House leaders make last-minute change on drug pricing after dispute

House Democratic leaders are making a last-minute change to their deal to lower prescription drug prices to resolve a dispute that arose over the wording of the measure, according to a source familiar with the process. 

The compromise follows a meeting Thursday night between Speaker Nancy Pelosi (D-Calif.), Rep. Scott Peters (D-Calif.) and other lawmakers to resolve the issue as House leaders race to line up the votes for President Biden’s social spending package.

The compromise will add an additional year of exclusivity before Medicare will be able to negotiate prices for certain complex drugs known as biologics, moving the total from 12 years to 13 years. 

The last-minute dispute arose from how the text of the drug pricing agreement was drafted. The agreement announced earlier this week was to allow Medicare to negotiate drug prices after a period of exclusivity: nine years for many drugs and 12 years for more complex biologics.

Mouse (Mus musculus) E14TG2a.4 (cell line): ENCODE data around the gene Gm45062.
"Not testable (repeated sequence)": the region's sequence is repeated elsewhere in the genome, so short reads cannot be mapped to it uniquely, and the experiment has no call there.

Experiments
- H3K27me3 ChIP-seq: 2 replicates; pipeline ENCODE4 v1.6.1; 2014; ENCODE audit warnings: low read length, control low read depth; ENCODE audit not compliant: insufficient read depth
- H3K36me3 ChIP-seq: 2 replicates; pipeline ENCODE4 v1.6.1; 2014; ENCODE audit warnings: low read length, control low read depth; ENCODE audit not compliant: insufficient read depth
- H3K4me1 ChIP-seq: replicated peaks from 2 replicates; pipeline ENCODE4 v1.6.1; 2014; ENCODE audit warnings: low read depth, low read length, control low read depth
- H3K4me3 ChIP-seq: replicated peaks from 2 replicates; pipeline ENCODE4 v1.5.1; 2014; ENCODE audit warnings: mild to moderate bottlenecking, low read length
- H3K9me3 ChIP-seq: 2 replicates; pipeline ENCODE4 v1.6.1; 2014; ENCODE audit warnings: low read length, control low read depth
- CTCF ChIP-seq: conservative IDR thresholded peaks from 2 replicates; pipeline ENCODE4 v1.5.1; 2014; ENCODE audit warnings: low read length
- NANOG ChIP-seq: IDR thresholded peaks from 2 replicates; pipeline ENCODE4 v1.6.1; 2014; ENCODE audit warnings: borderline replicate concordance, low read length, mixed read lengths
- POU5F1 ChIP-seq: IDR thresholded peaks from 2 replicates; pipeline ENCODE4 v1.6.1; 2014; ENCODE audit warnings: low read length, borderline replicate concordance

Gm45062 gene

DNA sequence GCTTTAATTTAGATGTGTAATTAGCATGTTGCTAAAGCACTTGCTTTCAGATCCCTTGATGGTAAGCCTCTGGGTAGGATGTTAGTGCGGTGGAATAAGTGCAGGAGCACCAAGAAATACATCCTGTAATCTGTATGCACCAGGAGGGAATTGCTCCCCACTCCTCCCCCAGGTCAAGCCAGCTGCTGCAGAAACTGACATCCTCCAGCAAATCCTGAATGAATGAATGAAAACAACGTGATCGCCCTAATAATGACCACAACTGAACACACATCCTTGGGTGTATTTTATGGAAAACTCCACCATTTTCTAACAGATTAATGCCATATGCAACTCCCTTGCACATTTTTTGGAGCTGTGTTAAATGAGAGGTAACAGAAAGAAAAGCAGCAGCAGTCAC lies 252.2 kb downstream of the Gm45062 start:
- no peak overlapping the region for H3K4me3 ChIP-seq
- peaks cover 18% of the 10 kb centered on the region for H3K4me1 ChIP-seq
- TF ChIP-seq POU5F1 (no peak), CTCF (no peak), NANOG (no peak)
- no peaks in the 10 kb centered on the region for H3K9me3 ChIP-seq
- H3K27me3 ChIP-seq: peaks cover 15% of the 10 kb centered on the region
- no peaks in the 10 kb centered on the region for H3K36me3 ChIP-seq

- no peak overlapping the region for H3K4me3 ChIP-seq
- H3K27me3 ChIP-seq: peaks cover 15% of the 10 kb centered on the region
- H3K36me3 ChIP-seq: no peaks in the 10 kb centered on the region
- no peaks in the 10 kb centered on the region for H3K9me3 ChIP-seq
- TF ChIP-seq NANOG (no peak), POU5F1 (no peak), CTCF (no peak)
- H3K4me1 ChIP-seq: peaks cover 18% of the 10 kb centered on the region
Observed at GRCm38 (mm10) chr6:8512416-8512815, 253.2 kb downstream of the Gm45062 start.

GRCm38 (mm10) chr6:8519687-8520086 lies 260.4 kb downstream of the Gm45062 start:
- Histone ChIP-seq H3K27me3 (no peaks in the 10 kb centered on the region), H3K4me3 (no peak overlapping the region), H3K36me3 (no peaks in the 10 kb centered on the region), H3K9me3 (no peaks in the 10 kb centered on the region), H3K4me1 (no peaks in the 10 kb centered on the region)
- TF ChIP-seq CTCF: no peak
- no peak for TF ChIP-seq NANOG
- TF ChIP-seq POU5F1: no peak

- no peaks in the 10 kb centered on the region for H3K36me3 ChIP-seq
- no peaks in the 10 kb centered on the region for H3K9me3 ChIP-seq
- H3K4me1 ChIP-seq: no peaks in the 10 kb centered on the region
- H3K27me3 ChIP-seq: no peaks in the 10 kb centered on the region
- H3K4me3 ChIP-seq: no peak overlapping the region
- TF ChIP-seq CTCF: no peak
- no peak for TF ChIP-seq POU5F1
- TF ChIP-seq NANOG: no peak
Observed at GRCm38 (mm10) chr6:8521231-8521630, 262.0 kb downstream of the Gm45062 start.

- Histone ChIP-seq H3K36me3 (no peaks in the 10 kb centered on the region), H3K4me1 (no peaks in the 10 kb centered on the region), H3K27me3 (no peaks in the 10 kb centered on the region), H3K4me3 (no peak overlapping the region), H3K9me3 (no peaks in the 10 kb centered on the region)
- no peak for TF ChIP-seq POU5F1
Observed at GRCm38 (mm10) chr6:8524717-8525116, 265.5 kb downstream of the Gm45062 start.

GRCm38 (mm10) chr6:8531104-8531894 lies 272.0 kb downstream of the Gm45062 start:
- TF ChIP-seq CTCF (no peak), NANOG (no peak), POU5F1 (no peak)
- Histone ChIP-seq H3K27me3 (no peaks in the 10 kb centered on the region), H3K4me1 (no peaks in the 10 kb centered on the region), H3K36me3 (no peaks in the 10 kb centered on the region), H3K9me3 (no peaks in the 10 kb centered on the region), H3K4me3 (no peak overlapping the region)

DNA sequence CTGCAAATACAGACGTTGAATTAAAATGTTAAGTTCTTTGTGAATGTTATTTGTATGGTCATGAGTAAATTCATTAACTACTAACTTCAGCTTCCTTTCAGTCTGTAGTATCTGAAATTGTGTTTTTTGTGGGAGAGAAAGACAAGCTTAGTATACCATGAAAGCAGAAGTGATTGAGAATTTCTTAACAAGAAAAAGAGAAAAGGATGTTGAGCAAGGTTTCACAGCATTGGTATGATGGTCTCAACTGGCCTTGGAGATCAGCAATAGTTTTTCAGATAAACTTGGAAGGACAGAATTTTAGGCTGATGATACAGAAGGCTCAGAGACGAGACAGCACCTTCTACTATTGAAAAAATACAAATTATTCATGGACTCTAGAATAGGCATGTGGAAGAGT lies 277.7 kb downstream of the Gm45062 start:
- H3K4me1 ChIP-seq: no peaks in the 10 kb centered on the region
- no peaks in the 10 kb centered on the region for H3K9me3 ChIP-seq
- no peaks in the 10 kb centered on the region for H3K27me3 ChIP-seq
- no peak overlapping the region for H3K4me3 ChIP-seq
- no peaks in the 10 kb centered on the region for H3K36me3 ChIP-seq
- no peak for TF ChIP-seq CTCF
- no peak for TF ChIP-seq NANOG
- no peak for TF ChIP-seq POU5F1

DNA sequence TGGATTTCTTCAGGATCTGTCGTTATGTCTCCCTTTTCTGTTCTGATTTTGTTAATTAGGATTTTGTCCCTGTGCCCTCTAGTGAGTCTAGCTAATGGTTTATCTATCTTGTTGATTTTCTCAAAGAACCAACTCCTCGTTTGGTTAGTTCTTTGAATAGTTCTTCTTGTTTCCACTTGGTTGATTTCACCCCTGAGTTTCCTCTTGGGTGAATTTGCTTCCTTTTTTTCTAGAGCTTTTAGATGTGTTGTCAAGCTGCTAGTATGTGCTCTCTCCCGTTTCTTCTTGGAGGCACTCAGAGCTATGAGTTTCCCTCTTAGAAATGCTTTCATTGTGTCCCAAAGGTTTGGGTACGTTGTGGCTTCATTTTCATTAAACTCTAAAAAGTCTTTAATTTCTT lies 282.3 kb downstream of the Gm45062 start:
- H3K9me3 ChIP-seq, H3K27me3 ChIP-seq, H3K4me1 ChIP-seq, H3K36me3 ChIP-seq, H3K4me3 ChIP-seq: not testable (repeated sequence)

This was actually written down in the text with the numbers seven years and 10 years, though, because drafters noted there is a two-year delay for the negotiation process to play out, meaning the numbers seven and 10 in actuality translated to nine and 12. 

Peters and a handful of other moderates wanted the exclusivity period to fully expire before negotiations could begin, the source said, effectively adding another two years, to bring the totals to 11 years and 14 years, depending on the type of drug. 

The compromise will instead add one year only to biologics, bringing the totals to nine years and 13 years. 

The end result is another shift towards the position of Peters and other moderates like Reps. Kurt Schrader (D-Ore.) and Kathleen Rice (D-N.Y.), who have raised concerns that drug pricing reform should not harm innovation from pharmaceutical companies. 

Delaying the start of Medicare negotiating drug prices by any amount of time was already a concession to their position. But many drug pricing advocates have still praised the agreement announced earlier this week as a step in the right direction, even if it does not go as far as they would like.

Tags Build Back Better bill drug pricing reform Joe Biden Kathleen Rice Kurt Schrader Nancy Pelosi Scott Peters

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